Gum grafting is the process of taking gum tissue from another area in the mouth and attaching
it to places where gum tissue is lacking, such as in areas where gum recession has occurred.
Since gum recession is a symptom of gum disease, if left untreated, it can progress to expose
the tooth roots and cause severe tooth sensitivity.
What types of gum grafts are commonly done and what can you expect from this procedure?
Connective Tissue Gum Graft
For this gum graft procedure, a flap of skin is removed from the roof of your mouth in order for
your periodontist—a gum specialist—to access the connective tissue underneath. Once the
connective tissue is removed, it’s attached to the gum tissue where a tooth root is exposed.
Your oral surgeon will reattach the flap of skin removed from the roof of your mouth once the
connective tissue is used. After this, you’ll need to follow your doctor’s instructions for healing.
Free Gingival Gum Graft
Similarly to a connective tissue gum graft, tissue from the roof of the mouth is still used, but
there isn’t a need to access the connective tissue. In this procedure, the flap of skin that’s
removed will be placed directly on the affected gum tissue.
People who qualify from this procedure typically have thin or weak gum tissue and will need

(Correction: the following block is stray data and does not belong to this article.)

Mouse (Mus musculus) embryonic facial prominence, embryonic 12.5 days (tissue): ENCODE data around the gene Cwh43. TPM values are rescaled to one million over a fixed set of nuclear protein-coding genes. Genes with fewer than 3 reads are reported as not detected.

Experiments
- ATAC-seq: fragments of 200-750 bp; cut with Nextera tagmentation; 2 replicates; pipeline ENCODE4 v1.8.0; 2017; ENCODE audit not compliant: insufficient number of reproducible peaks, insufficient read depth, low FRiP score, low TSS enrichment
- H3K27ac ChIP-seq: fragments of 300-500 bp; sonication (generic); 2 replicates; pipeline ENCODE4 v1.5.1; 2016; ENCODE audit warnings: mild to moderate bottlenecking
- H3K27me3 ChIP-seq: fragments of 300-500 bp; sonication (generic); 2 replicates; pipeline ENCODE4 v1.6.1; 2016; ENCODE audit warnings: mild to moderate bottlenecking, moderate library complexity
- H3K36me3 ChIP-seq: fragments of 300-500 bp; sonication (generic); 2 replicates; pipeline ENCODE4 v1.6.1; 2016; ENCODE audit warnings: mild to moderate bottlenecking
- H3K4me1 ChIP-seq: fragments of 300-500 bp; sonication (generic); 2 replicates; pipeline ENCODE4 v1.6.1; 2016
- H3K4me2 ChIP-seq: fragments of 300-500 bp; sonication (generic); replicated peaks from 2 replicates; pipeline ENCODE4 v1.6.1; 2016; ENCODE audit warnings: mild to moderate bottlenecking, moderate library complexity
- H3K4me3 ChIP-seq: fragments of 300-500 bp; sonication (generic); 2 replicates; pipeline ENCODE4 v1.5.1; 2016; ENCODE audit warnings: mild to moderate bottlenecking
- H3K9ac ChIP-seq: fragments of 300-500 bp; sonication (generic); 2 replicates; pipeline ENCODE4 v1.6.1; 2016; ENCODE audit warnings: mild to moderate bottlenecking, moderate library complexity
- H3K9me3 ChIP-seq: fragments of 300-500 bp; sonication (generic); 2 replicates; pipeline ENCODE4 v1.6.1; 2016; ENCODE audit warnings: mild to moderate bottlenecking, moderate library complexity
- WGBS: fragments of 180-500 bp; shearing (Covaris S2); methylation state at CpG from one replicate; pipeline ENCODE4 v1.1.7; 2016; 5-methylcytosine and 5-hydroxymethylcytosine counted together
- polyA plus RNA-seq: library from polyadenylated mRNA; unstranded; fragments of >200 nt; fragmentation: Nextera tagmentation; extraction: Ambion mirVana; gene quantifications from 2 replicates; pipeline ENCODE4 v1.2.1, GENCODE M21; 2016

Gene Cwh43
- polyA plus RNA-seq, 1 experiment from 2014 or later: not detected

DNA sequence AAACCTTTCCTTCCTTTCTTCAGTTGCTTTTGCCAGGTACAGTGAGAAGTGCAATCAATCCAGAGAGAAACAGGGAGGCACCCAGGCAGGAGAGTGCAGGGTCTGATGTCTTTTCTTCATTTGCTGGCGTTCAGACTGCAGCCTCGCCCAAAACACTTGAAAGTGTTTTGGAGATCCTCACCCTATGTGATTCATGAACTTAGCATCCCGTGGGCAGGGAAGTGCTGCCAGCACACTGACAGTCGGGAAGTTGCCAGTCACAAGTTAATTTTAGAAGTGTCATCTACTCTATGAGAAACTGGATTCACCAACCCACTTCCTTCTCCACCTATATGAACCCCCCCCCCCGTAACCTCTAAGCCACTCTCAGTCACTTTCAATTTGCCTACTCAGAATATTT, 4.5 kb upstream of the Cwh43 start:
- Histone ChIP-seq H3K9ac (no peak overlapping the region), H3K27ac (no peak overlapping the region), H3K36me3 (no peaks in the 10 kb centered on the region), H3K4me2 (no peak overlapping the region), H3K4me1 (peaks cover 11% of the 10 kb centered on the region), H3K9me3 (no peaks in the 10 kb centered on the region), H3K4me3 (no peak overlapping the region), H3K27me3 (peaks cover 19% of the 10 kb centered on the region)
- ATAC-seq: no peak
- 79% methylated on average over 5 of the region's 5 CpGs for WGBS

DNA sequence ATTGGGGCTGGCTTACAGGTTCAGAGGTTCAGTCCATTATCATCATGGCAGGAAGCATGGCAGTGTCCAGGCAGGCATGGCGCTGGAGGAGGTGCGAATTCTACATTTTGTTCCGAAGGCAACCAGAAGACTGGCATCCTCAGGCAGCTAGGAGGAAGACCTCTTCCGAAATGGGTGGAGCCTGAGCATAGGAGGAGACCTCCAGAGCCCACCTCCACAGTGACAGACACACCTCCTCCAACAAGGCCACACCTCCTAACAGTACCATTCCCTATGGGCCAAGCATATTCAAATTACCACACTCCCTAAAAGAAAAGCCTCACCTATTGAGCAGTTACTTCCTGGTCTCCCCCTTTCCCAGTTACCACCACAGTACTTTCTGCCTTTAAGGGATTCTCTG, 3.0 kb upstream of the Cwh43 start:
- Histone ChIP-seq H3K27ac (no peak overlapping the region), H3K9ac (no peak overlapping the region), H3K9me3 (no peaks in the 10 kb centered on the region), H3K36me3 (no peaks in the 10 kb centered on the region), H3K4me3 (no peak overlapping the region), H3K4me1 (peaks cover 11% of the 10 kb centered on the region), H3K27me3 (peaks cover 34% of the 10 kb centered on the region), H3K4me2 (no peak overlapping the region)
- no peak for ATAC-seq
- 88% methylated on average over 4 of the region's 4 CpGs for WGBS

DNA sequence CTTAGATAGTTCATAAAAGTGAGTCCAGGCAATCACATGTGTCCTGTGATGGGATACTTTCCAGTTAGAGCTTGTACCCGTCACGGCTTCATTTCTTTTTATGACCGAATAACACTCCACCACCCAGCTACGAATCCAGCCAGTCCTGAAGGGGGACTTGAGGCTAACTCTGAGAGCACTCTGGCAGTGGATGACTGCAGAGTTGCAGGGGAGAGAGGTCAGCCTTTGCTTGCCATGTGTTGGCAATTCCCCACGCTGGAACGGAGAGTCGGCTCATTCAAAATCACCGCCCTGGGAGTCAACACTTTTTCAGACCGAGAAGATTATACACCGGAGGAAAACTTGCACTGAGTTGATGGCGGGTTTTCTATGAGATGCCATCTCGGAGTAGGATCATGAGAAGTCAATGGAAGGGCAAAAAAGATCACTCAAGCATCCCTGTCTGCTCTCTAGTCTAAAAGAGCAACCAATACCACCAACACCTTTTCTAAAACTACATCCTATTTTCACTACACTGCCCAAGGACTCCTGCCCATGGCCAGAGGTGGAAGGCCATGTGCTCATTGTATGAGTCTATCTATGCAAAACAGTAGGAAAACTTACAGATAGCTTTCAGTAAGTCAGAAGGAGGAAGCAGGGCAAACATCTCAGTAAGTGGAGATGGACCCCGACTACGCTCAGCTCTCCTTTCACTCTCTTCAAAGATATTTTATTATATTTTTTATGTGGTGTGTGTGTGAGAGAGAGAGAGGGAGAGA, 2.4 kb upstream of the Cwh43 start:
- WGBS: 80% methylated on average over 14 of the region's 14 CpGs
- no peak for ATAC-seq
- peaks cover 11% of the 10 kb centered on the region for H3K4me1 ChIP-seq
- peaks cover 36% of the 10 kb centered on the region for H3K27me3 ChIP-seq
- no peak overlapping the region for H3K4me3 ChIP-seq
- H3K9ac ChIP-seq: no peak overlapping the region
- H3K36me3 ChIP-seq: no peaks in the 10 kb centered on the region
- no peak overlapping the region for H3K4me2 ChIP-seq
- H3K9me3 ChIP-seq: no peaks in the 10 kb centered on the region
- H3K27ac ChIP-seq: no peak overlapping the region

this flap of skin to supplement and strengthen the existing gum tissue in addition to covering
the exposed tooth root.
Pedicle Gum Graft
During a pedicle gum graft, gum tissue is actually removed near the tooth that needs the graft.
Only people who have enough existing gum tissue near the affected tooth are candidates for
this gum grafting procedure.
For a pedicle gum graft, only part of the gum tissue is cut while the other part remains
attached. The gum tissue is then pulled over the exposed root to cover and protect it and is
then attached into place.
What to Expect During a Gum Graft
The name gum graft is worse than it sounds, as the procedure is relatively simple. Local
anesthesia will be used unless you arrange otherwise before the procedure. The procedure
itself typically doesn’t take much time, and you’ll be able to return to your normal activities the
Your oral surgeon may provide you with a list of suggested foods for the next week or two while
your mouth heals. Typically, softer foods are suggested and can help facilitate faster healing of
your gum tissue. Full recovery time can be expected in approximately two weeks. Be sure to
follow any instructions your doctor gives you for after the procedure!
Only a professional dentist or periodontist can tell you if you need a gum graft. Typically, gum
grafts are reserved for people who have experienced gum disease and gum recession as a
result. Since gum recession can be unsightly and painful, gum grafts can help many people to
regain healthy gum tissue and protect their tooth roots!